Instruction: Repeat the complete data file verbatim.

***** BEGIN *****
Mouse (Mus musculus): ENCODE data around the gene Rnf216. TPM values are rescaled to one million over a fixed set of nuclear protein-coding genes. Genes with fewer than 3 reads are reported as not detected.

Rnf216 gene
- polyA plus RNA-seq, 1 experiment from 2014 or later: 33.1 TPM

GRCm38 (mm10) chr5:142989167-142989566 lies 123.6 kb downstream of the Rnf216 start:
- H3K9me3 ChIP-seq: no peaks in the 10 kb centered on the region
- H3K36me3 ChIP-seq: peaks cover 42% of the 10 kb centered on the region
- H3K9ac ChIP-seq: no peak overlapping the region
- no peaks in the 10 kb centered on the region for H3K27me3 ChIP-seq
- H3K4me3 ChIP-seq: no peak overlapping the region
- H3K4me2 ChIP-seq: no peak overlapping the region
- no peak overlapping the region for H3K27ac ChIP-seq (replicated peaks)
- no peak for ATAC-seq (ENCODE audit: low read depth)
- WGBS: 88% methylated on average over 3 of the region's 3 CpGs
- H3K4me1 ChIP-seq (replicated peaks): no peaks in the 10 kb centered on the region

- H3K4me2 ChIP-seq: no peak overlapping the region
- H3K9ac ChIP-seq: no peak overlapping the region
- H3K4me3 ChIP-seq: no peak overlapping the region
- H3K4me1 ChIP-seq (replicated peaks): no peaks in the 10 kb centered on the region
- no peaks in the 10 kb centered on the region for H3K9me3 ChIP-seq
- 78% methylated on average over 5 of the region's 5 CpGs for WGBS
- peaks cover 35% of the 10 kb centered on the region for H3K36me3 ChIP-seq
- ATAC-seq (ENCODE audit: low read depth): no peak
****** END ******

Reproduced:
Mouse (Mus musculus): ENCODE data around the gene Rnf216. TPM values are rescaled to one million over a fixed set of nuclear protein-coding genes. Genes with fewer than 3 reads are reported as not detected.

Rnf216 gene
- polyA plus RNA-seq, 1 experiment from 2014 or later: 33.1 TPM

GRCm38 (mm10) chr5:142989167-142989566 lies 123.6 kb downstream of the Rnf216 start:
- H3K9me3 ChIP-seq: no peaks in the 10 kb centered on the region
- H3K36me3 ChIP-seq: peaks cover 42% of the 10 kb centered on the region
- H3K9ac ChIP-seq: no peak overlapping the region
- no peaks in the 10 kb centered on the region for H3K27me3 ChIP-seq
- H3K4me3 ChIP-seq: no peak overlapping the region
- H3K4me2 ChIP-seq: no peak overlapping the region
- no peak overlapping the region for H3K27ac ChIP-seq (replicated peaks)
- no peak for ATAC-seq (ENCODE audit: low read depth)
- WGBS: 88% methylated on average over 3 of the region's 3 CpGs
- H3K4me1 ChIP-seq (replicated peaks): no peaks in the 10 kb centered on the region

- H3K4me2 ChIP-seq: no peak overlapping the region
- H3K9ac ChIP-seq: no peak overlapping the region
- H3K4me3 ChIP-seq: no peak overlapping the region
- H3K4me1 ChIP-seq (replicated peaks): no peaks in the 10 kb centered on the region
- no peaks in the 10 kb centered on the region for H3K9me3 ChIP-seq
- 78% methylated on average over 5 of the region's 5 CpGs for WGBS
- peaks cover 35% of the 10 kb centered on the region for H3K36me3 ChIP-seq
- ATAC-seq (ENCODE audit: low read depth): no peak